Remember Why You Started

Exercising is hard. It's hard to find time in my day. It's hard to be motivated. I don't particularly like doing any solo exercising, like running, but trying to fit in a class, or find enough people to play a sport is harder and harder as we all become more busy with our parenting schedules. 

I happen to have a friend that is really dedicated to exercising. Her social media posts are inspiring, her habits are enviable. (Not to mention her workout gear is totally on point, you know who you are!). She posted this quote recently:



It really hit me in the feels. I know it was about getting in a workout. But it was something I needed. When things are hard, remember why you started. 

Being an educator is important, and it is important EVERY. DAY. Sometimes its grueling, with demands coming from every which way. Sometimes it is thankless. Often making a decision that is right is not always one that is politic or popular. Sometimes I make mistakes, sometimes I have to excuse mistakes that are made. A lot of days are hard. So when the days are hard, I need to remember why I started.

Almost 15 years ago, I started as teacher because I had a passion for science, and once I was in college, specifically earth science. I had some amazing professors that were passionate about geology, meteorology, oceanography, and astronomy, and it was contaigious. I wanted to spread that passion to others because WHO DOESN'T want to know that July 4th is the day we are actually FARTHEST from the sun in our orbit. (Mind blown, right?)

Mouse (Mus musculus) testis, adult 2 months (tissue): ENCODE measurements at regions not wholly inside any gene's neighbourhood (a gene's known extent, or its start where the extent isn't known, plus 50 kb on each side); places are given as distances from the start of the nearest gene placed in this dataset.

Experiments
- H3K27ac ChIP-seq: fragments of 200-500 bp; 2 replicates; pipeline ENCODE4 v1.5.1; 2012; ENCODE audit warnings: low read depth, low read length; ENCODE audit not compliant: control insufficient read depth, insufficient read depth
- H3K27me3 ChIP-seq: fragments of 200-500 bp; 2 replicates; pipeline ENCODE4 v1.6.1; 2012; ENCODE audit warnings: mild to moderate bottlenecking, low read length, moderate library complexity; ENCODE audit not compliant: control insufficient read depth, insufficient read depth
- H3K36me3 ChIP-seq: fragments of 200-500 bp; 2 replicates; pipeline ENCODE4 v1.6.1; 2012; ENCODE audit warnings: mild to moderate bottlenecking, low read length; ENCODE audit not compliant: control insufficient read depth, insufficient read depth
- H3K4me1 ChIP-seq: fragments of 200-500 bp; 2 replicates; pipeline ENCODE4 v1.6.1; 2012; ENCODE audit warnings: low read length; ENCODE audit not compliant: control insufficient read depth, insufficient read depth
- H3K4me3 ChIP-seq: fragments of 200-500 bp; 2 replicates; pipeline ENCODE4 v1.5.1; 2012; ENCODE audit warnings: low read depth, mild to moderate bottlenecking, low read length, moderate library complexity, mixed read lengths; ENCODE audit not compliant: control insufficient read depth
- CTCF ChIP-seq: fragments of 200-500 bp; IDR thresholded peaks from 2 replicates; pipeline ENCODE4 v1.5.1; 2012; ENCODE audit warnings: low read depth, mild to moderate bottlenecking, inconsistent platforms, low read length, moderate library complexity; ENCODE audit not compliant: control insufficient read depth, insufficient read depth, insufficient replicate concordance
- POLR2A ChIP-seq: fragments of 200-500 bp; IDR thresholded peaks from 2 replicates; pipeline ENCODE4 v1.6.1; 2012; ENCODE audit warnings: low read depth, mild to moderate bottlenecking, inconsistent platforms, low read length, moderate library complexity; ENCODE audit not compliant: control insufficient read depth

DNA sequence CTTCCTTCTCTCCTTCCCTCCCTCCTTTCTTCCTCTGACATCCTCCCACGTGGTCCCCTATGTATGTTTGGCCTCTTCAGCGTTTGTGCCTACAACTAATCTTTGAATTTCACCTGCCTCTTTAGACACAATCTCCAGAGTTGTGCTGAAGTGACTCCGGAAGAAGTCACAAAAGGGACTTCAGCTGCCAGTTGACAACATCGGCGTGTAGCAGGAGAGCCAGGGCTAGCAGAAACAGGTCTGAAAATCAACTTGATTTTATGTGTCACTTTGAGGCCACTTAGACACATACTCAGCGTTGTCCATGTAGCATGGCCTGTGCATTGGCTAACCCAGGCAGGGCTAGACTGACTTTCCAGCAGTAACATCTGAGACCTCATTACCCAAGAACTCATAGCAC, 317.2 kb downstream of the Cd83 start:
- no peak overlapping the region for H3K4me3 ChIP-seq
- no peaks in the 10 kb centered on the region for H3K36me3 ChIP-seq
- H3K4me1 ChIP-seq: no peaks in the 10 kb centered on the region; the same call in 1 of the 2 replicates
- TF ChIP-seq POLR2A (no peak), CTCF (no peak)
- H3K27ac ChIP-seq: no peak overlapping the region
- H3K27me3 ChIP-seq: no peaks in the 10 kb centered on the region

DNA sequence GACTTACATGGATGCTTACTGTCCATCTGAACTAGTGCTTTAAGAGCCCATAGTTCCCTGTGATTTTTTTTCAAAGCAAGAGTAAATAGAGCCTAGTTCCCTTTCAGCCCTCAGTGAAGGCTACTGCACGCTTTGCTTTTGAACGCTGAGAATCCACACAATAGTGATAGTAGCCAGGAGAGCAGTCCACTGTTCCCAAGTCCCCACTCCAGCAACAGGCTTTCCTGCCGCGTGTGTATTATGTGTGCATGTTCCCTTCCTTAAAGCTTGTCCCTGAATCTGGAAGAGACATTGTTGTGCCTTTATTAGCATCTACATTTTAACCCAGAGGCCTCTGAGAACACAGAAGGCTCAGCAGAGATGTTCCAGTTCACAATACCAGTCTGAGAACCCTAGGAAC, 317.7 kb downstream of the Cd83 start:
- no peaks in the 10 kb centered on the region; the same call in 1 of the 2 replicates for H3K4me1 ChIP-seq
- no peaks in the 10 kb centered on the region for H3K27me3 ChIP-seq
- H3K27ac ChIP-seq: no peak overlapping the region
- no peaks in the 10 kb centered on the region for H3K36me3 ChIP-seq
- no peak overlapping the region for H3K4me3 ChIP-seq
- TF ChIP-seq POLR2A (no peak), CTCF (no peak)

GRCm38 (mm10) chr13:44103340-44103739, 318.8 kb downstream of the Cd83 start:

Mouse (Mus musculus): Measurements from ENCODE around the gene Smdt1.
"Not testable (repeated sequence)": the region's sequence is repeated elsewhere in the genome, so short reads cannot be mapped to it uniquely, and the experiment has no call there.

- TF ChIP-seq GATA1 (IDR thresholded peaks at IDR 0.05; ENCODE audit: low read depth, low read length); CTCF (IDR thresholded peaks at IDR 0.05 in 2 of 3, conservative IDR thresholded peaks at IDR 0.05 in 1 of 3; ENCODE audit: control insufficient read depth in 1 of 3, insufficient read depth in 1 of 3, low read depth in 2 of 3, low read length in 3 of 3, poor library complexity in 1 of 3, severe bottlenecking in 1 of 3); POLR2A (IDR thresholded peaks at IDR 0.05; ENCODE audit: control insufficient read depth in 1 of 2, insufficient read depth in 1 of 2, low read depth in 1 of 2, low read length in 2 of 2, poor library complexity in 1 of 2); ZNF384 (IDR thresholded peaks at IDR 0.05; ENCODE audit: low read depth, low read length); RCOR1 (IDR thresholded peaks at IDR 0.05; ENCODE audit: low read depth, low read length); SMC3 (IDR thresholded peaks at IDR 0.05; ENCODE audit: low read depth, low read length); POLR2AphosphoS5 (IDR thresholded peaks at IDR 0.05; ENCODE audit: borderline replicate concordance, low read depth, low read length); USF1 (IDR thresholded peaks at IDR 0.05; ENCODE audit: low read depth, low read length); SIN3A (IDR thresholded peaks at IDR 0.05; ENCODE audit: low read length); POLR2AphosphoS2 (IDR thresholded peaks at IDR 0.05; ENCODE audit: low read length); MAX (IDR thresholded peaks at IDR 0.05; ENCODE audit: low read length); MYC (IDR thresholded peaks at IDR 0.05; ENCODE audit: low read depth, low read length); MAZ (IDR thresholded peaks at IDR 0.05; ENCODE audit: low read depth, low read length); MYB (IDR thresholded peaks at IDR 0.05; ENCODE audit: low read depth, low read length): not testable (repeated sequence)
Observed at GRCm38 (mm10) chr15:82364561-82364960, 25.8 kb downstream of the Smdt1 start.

Guess what? Eighth graders don't think that's the coolest thing they heard all day. Some of them don't even care. This was a little heartbreaking, I have to admit. But I'm not a quitter. So I figured out how to get them to care, even if it was just a little bit. That's when I realized being a good educator isn't about knowing the most content (and this was slightly upsetting, since I always prided myself on knowing a bunch of stuff). You have to know your content AND know your kids AND figure out how to connect what they like to what you want them to know. It's an art. It's hard, but it's worth it. 

Then I started as a principal because I wanted to change the world. I realize its not "me" that is going to change the actual world by my personal works. I want to be a catalyst for the teachers and students I come in contact with, so they can change the world. I want to give my teachers the appropriate opportunities and resources to develop our students. I want our students to have the opportunities and resources to go out into the world and be servant leaders. Be ambitious and creative and change the world. Solve problems! Serve others! Make this world a better place than it was when you entered it! 

Changing the world turns out to be difficult (who knew!) and many decisions are hard to make. I needed to remember why I started. I need to be prayerful-- "ask and it will be given to you; seek and you will find; knock and the door will be opened to you." I need to put all the daily tasks into perspective and keep on keepin' on. 

So, friend, thanks for your unintentional educational inspiration. Who knows, maybe I will even get a workout in this week.




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